I hate him for this. I’m stuck with facing a child for the rest of her life and never having honest answers for her. I could make excuses for him. I could lie for him. He’s busy, honey. He’s at work. You’ll see him soon. I’m sure of it. He’s just fine.
The problem is I’ve never been so unsure of anything in my entire life, especially after the cryptic words out of the mouth of my two-year-old. I realize that those answers will only work for so long. She’s smart. She’ll figure out all on her own that my answers are lies, that I have no idea what’s going on with her father.
I don’t know if he’s dead or alive, in jail maybe, or just fine. Just fine enough not to pick up the phone and make plans with his daughter. My very intuitive two-year-old catches sight of my silent tears as I pick her up out of her car seat, so she hugs and kisses me.
I love you, mommy. Do you need a band-aid?
A band-aid. My two-year-old’s solution for everything. I wish I could put a band-aid on this pain. I wish it were that simple. I wish I could hold myself together enough that she wouldn’t see the hurt and confusion on my face. I know I have to be strong, and most of the time, I am. Most of the time, I can swallow my tears and hold them back until she’s asleep, but not today.
I quit trying to reach out after his last excuse. “I have to look out for number one.” Since when did he go back to being number one? When our daughter was born, he lost the right to call himself that, and so did I. We are no longer number one. We will never be number one again. She is and always will be.
Our daughter fits perfectly in that slot for me, as if she were made for it because she was. It was no light decision to bring her into this world. It was no light decision to birth her and breastfeed her and care for her and love her. It was the most significant decision we’d ever made, and we made it together. For nine months, we talked, we painted, we prepared. We bought toys and clothes. We made decisions and promises.
Nothing could have prepared me for this. Nothing could have primed me for how quickly life changes, for how weak his resolve was. Now my daughter gets to face a lifetime of him and his jealousy, paranoia, blamelessness, and drug habits.
I should have known; I should have watched his actions instead of listening to his words. I was just gullible and naïve. I was blinded by love. It sounds so cliché, and it is. My entire life feels like one massively cliché statistic. Divorced. A fatherless child. A single mom at twenty-four. How many times has this story played out? How many children has this happened to? How many men out there have just given up on their children and wives in favor of freedom and a lack of responsibility?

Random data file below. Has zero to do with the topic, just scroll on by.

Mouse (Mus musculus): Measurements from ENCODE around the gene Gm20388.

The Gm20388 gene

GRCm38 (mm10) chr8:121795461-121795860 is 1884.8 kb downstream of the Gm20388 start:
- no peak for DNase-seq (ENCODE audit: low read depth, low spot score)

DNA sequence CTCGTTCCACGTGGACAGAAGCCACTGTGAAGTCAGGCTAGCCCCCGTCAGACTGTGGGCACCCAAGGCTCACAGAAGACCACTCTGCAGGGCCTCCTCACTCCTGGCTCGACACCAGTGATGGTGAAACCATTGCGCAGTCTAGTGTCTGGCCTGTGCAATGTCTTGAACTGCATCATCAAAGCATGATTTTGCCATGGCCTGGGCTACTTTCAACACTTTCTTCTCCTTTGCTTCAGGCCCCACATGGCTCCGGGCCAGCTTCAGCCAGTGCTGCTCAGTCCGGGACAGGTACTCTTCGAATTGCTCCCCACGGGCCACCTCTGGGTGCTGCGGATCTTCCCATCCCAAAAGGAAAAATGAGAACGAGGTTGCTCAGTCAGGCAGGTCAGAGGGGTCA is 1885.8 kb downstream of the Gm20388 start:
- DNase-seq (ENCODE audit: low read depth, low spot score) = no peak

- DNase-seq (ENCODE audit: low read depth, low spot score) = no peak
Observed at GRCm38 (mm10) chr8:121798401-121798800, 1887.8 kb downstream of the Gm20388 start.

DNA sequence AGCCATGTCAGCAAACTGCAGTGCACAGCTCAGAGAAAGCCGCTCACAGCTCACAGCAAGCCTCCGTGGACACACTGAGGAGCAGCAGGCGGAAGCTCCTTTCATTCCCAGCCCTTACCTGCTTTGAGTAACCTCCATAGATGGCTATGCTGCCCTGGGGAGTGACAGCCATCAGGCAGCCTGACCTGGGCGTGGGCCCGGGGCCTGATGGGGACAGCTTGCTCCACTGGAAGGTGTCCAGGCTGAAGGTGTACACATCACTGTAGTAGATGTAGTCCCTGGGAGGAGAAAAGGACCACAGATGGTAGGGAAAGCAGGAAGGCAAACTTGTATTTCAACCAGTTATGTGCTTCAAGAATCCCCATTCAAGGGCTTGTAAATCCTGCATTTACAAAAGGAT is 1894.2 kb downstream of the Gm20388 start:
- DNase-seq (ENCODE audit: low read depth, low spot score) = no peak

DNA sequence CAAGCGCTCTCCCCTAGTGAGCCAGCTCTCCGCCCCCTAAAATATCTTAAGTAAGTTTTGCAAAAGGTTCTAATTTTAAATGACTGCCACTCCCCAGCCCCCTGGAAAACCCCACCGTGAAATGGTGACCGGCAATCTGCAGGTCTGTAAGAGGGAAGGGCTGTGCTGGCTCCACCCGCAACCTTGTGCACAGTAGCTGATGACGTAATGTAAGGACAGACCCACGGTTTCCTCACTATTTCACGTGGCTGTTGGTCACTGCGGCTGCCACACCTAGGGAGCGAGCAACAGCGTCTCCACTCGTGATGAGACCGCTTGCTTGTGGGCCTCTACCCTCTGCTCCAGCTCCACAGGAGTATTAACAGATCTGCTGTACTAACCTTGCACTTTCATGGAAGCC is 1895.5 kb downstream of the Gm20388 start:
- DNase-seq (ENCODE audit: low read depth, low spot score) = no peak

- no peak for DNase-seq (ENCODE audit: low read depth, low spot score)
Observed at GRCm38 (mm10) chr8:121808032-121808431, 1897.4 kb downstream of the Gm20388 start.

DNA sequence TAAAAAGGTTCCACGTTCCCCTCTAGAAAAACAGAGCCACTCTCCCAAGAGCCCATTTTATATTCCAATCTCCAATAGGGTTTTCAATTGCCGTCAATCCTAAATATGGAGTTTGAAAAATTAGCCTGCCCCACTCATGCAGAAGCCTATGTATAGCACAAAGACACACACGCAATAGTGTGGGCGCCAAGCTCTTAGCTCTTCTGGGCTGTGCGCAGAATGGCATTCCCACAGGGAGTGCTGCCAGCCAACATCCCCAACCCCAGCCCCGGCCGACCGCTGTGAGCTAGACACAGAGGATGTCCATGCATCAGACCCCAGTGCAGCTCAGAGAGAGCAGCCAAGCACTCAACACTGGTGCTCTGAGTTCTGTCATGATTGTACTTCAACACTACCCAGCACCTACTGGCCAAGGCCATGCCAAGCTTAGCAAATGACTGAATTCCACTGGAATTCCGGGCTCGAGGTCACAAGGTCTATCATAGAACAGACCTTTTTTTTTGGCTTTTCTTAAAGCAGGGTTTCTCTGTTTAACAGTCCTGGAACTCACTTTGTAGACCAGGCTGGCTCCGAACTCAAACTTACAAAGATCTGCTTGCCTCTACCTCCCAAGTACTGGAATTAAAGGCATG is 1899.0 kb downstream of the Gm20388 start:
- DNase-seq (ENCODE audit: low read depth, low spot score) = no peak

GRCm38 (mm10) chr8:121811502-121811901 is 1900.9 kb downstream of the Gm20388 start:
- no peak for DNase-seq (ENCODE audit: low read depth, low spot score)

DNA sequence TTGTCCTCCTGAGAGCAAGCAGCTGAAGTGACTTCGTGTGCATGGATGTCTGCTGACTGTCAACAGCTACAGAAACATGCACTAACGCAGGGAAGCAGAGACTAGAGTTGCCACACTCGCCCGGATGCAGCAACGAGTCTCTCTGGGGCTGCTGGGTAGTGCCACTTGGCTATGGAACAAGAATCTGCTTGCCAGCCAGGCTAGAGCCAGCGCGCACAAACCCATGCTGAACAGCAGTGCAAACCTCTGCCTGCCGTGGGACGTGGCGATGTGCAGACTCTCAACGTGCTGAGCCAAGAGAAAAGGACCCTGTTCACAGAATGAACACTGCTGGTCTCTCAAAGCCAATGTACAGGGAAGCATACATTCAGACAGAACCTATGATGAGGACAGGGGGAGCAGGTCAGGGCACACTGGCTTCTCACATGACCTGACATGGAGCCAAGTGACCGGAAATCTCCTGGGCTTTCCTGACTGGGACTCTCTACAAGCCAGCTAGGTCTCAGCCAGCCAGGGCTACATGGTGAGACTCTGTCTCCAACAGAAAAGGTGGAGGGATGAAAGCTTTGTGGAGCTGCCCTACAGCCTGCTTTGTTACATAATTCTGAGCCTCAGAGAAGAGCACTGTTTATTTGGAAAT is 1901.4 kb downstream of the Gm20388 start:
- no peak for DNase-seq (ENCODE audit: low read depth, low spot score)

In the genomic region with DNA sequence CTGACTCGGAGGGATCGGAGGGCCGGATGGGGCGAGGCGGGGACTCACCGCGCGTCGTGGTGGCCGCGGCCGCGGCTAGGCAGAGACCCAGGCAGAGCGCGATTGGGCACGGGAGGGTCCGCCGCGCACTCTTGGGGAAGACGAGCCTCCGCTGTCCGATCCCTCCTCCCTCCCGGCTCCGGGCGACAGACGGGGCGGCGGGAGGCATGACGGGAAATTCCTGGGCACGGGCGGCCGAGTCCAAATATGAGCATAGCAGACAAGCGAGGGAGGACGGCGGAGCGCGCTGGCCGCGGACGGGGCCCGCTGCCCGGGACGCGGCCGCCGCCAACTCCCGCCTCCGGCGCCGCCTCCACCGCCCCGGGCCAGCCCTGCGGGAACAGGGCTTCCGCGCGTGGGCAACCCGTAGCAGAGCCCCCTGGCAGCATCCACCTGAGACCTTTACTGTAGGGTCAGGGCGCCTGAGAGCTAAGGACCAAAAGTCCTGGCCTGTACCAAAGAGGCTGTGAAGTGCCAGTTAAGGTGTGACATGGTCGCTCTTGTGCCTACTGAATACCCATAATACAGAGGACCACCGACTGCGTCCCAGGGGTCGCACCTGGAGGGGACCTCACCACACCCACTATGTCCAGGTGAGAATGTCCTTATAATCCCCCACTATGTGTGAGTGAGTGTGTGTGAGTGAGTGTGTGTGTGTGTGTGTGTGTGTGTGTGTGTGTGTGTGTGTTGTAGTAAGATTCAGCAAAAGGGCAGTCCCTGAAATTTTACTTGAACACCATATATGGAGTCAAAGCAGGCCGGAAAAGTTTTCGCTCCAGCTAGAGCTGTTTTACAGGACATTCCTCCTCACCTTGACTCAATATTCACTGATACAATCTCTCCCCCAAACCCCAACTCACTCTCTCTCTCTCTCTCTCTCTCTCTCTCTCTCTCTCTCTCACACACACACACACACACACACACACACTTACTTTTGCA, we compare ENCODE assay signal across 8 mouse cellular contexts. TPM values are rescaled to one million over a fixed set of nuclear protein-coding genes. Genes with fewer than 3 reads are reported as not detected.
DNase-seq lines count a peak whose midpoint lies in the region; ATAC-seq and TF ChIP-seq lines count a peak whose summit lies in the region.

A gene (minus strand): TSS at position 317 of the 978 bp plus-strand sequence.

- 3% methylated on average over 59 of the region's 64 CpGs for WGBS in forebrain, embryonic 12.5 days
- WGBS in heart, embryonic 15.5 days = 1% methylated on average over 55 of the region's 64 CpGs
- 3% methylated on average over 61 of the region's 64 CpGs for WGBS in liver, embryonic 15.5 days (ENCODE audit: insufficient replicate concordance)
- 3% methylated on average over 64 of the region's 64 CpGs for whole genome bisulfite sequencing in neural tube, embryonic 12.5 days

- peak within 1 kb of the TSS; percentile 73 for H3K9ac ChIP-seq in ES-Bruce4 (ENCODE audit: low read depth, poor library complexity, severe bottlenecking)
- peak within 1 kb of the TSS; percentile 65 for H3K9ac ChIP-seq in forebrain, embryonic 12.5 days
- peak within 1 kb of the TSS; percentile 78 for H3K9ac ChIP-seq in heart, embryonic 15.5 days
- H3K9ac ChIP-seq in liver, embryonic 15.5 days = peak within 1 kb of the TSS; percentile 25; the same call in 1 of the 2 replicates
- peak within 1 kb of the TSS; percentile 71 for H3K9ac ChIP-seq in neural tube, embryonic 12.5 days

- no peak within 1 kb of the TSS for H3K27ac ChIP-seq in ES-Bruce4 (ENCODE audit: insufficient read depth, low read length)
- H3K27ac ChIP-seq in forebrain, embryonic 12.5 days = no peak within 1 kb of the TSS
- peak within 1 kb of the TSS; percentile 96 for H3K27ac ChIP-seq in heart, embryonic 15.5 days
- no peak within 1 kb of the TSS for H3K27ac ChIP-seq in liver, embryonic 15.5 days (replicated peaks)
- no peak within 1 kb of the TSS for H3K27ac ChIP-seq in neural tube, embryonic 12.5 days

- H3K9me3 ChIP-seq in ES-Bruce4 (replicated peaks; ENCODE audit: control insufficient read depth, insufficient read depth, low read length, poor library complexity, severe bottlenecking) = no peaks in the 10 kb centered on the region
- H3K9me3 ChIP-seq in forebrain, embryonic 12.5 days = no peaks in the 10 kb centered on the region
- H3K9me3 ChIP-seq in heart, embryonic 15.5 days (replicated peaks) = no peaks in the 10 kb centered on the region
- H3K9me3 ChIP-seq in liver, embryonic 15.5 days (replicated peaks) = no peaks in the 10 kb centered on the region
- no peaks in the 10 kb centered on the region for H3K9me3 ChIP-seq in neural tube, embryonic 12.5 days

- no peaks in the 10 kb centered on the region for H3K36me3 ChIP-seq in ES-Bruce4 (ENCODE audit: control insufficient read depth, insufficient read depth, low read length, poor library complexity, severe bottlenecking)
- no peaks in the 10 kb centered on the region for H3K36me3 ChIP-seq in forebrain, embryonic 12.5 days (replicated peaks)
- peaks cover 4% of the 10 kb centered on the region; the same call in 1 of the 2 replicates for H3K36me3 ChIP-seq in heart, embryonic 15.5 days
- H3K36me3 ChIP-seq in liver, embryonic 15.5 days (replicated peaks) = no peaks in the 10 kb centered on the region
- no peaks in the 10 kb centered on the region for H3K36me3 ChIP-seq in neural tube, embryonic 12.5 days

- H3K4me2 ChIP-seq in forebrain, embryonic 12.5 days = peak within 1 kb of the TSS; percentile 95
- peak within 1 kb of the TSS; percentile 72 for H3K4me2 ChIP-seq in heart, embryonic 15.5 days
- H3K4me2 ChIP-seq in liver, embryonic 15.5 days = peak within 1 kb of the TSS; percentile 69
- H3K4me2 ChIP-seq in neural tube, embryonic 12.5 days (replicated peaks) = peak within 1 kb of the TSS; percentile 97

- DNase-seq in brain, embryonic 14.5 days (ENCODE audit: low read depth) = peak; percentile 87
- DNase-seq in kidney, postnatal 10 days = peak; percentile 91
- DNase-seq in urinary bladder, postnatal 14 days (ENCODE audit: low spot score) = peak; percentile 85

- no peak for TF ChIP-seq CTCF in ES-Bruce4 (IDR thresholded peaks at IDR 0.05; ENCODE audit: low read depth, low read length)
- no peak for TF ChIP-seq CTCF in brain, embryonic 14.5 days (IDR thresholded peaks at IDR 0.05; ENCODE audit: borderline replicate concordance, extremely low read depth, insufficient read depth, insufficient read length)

Now, she has to live with the biggest mistake I’ve ever made, and I am so sorry for that. As far as he’s concerned, he’s been reduced in my mind. He’s her father, but to me, he’s no longer a ‘daddy.’ He’s losing that title. That’s a title you get when you put forth an effort and show the love and appreciation a child deserves.
The worst part about it is that somewhere in the back of my head, I know he’s losing it on purpose. I know he’s stripping himself of that title, so he no longer feels the obligations of being her father. I know, in the deepest, darkest part of me, that he was never ready, that it was all me. It was all in my head.
Now, she’ll suffer for it, but I will do my best. I will do my best to shield her from the pain and frustrations he will cause her. I will do my best to love her so much that she doesn’t even notice that all she has is me. I will be enough for my daughter because that is what she needs. I will be enough for my daughter because that is what she deserves. She deserves to be number one. In my mind, she always will be.
I unlock the door and enter our new apartment. Our haven. I kiss her on the forehead.
“I want Care Bears, mommy!”
It’s been ten years since I wrote that—ten long years. I’ve gotten remarried, I’ve gained two bonus children and another bio child. My daughter has been surrounded by love and warmth, yet she still feels like she’s missing some part of her life.
Now and then, she asked me about her dad. He did come around for a while, and he stuck to every other weekend for many years, off and on, so I’ll give him that credit, but he’s still who he always was, and she has struggled endlessly trying to figure out what that means for her. He’s absent even when he’s present, and now that she’s twelve, she’s trying to navigate and understand, and she thinks I have the answers.
I might, but they aren’t mine to share.